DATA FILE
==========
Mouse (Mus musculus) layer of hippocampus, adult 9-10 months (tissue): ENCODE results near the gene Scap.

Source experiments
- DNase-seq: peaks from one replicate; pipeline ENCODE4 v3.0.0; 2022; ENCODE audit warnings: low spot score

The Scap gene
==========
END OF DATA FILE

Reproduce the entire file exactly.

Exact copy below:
Mouse (Mus musculus) layer of hippocampus, adult 9-10 months (tissue): ENCODE results near the gene Scap.

Source experiments
- DNase-seq: peaks from one replicate; pipeline ENCODE4 v3.0.0; 2022; ENCODE audit warnings: low spot score

The Scap gene